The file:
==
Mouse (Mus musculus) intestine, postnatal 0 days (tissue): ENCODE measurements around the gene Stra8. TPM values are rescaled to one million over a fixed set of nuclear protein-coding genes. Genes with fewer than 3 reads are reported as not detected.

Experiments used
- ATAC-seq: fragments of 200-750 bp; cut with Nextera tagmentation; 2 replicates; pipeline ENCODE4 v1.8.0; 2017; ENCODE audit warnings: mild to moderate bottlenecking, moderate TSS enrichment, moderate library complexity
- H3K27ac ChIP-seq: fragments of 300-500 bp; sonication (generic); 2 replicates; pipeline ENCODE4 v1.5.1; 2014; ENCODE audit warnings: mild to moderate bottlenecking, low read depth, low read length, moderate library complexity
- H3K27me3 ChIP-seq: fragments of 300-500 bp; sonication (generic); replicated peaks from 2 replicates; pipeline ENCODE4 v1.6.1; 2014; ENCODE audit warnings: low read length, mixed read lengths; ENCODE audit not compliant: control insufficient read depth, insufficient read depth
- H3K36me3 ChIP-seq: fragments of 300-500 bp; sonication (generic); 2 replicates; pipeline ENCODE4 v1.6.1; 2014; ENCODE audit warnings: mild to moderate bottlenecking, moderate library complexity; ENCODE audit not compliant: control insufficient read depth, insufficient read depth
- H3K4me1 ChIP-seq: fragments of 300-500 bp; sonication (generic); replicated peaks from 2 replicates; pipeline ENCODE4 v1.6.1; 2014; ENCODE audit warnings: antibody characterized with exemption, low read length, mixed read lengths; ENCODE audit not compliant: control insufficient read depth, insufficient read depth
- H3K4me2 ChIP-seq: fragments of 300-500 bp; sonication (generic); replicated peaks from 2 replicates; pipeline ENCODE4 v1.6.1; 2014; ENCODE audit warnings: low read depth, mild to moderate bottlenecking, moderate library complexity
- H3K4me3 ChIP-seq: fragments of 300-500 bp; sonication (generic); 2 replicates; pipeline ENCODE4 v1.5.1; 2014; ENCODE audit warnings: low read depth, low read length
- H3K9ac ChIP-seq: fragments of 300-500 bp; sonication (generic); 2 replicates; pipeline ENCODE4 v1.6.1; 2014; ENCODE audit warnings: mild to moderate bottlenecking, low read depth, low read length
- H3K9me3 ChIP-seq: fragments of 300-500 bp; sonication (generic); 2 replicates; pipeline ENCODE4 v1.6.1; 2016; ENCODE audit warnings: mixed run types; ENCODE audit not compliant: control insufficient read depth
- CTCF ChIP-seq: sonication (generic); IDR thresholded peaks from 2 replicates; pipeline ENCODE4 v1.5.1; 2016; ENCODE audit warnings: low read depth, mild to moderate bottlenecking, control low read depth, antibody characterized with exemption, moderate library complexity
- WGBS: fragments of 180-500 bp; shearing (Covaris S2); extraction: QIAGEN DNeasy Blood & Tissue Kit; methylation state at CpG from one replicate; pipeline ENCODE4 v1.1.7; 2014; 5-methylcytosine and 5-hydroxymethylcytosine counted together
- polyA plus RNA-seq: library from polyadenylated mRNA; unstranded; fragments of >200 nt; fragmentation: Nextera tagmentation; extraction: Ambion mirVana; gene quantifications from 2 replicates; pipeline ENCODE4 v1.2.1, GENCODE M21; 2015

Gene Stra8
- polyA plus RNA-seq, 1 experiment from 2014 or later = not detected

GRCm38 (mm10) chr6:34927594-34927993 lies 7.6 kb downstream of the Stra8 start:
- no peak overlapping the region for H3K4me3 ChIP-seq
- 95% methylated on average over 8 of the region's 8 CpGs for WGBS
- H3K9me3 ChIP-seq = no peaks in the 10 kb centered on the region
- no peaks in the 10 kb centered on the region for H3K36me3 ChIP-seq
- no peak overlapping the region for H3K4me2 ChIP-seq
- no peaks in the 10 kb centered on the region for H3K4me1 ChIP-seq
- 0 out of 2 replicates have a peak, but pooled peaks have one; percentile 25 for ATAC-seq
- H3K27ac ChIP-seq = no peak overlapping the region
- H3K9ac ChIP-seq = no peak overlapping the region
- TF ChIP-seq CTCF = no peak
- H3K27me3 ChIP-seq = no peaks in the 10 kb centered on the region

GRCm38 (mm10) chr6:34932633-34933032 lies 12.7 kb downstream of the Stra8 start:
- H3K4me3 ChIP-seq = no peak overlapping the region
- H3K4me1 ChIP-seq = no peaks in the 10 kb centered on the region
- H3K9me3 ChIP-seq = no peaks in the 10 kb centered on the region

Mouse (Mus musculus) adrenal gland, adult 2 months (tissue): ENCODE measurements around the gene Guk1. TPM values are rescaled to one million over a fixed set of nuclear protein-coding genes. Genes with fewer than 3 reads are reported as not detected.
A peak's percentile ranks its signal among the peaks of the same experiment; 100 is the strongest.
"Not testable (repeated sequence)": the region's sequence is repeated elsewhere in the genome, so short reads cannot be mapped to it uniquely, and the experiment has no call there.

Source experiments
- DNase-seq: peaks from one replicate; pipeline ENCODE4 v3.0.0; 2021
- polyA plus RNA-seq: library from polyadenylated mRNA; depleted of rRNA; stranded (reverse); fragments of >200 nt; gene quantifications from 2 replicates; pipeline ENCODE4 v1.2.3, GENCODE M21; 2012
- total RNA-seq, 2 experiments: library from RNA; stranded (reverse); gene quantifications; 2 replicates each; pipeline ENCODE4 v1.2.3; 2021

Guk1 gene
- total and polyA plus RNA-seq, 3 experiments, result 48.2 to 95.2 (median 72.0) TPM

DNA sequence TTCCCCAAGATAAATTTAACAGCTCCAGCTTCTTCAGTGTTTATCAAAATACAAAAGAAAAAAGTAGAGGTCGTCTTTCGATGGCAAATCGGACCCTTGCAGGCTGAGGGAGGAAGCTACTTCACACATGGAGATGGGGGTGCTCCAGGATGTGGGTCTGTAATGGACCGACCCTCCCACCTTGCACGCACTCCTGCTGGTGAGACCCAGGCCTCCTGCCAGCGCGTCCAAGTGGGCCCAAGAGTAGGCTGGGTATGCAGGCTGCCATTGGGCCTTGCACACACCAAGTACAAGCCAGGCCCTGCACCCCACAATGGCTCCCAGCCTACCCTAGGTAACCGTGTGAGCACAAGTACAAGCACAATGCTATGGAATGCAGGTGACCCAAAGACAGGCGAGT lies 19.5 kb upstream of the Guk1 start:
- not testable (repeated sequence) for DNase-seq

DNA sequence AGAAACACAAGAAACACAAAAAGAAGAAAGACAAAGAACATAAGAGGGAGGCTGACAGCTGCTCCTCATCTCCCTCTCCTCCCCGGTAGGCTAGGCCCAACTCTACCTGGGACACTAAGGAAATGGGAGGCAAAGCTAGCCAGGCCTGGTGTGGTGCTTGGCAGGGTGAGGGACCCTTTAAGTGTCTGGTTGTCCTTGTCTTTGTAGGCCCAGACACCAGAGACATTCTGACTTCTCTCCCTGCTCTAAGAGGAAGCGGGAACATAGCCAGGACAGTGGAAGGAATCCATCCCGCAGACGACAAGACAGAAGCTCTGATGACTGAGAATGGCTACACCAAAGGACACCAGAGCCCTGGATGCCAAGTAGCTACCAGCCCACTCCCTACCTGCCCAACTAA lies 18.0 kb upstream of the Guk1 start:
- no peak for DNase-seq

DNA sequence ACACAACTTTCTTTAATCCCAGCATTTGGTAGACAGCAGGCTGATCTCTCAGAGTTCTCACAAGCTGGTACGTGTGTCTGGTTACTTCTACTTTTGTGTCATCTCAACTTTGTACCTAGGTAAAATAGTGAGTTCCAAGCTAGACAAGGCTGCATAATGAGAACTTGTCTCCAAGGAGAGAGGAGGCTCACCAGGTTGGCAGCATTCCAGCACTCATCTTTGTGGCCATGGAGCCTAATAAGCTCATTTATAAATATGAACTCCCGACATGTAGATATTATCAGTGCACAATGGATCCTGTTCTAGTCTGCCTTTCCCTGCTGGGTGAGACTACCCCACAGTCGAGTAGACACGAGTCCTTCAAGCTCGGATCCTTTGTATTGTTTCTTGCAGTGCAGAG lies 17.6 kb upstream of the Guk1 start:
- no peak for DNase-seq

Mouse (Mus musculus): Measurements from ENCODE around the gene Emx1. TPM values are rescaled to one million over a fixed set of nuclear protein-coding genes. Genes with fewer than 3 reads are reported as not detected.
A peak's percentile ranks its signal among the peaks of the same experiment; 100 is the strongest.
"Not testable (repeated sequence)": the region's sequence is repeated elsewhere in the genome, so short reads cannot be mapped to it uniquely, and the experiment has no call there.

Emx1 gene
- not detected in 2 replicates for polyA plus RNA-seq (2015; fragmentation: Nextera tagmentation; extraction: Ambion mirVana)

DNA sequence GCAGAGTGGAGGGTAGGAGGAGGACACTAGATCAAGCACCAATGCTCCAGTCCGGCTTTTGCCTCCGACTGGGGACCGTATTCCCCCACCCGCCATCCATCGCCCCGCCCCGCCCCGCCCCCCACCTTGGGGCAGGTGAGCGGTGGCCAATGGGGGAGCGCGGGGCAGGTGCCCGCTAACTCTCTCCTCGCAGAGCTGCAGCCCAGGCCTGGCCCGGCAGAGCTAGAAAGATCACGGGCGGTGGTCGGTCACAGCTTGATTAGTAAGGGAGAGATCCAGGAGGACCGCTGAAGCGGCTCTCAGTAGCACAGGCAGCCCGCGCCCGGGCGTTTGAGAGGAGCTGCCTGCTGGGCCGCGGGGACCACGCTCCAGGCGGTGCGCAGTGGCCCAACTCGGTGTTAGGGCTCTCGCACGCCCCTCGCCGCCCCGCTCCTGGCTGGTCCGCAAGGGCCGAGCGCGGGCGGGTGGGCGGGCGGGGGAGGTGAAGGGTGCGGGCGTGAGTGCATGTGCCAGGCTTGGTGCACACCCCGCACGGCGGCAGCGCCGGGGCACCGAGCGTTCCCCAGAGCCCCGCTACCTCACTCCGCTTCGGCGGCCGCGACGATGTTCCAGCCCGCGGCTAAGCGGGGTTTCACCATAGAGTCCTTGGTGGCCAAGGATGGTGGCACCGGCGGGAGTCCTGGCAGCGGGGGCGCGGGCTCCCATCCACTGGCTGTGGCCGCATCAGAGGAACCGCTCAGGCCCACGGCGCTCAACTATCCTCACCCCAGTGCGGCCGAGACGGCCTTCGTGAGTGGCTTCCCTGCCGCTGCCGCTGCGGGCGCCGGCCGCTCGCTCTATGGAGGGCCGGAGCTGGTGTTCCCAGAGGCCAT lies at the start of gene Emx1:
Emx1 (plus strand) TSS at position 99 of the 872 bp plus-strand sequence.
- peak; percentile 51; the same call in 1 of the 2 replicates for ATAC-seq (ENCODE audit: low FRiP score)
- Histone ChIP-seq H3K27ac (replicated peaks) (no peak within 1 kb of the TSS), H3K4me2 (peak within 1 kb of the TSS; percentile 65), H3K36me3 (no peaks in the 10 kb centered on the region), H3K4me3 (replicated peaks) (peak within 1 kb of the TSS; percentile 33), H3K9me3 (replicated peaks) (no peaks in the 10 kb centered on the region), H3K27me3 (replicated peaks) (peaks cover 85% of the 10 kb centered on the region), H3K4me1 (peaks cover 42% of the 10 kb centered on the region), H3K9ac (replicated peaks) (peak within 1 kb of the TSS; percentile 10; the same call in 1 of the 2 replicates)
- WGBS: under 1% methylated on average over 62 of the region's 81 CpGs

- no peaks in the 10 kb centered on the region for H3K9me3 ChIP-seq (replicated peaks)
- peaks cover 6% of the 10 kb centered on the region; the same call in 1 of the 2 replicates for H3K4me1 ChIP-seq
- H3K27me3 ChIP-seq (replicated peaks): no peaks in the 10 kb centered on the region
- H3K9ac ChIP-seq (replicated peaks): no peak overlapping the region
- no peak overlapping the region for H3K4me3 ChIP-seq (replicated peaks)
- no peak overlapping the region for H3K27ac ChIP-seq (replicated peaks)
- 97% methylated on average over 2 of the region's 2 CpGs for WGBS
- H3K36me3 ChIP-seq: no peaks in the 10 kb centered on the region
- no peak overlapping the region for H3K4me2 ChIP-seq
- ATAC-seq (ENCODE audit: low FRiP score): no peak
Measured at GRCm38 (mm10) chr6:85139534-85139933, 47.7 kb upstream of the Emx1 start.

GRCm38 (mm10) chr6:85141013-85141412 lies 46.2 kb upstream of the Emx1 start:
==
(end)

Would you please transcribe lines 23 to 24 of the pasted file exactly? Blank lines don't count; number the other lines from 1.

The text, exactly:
- no peaks in the 10 kb centered on the region for H3K4me1 ChIP-seq
- 0 out of 2 replicates have a peak, but pooled peaks have one; percentile 25 for ATAC-seq